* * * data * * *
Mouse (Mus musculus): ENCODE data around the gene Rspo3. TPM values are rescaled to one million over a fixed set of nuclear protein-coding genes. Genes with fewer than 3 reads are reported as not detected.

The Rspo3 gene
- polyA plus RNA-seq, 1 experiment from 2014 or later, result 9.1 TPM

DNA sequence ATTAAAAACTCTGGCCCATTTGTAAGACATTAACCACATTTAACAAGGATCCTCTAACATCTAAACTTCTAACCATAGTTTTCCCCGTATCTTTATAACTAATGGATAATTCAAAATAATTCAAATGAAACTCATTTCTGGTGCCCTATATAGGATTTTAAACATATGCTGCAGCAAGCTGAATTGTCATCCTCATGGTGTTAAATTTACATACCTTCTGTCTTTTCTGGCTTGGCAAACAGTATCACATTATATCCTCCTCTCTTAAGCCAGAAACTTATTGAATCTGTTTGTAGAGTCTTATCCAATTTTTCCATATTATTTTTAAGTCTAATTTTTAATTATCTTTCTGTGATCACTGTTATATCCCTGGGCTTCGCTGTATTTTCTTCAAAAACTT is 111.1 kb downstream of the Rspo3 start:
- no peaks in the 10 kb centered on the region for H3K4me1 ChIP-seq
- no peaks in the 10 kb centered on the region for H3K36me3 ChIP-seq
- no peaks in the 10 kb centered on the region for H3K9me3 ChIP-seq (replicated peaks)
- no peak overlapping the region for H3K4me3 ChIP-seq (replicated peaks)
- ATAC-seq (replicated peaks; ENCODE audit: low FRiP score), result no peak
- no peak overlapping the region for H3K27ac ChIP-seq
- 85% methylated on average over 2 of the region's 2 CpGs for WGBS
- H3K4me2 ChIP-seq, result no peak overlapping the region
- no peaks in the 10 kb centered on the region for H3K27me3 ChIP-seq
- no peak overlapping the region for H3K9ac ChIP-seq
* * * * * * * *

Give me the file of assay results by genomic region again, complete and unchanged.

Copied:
Mouse (Mus musculus): ENCODE data around the gene Rspo3. TPM values are rescaled to one million over a fixed set of nuclear protein-coding genes. Genes with fewer than 3 reads are reported as not detected.

The Rspo3 gene
- polyA plus RNA-seq, 1 experiment from 2014 or later, result 9.1 TPM

DNA sequence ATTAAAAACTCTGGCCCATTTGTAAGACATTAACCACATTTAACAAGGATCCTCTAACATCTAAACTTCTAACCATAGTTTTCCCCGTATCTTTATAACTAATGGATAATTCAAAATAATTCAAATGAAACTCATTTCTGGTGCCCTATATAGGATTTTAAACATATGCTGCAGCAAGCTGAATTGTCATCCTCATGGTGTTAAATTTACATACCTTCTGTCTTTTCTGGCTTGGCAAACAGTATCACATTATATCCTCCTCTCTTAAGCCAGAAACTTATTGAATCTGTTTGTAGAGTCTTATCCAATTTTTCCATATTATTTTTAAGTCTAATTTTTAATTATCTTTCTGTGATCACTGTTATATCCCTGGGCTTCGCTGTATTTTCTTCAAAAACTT is 111.1 kb downstream of the Rspo3 start:
- no peaks in the 10 kb centered on the region for H3K4me1 ChIP-seq
- no peaks in the 10 kb centered on the region for H3K36me3 ChIP-seq
- no peaks in the 10 kb centered on the region for H3K9me3 ChIP-seq (replicated peaks)
- no peak overlapping the region for H3K4me3 ChIP-seq (replicated peaks)
- ATAC-seq (replicated peaks; ENCODE audit: low FRiP score), result no peak
- no peak overlapping the region for H3K27ac ChIP-seq
- 85% methylated on average over 2 of the region's 2 CpGs for WGBS
- H3K4me2 ChIP-seq, result no peak overlapping the region
- no peaks in the 10 kb centered on the region for H3K27me3 ChIP-seq
- no peak overlapping the region for H3K9ac ChIP-seq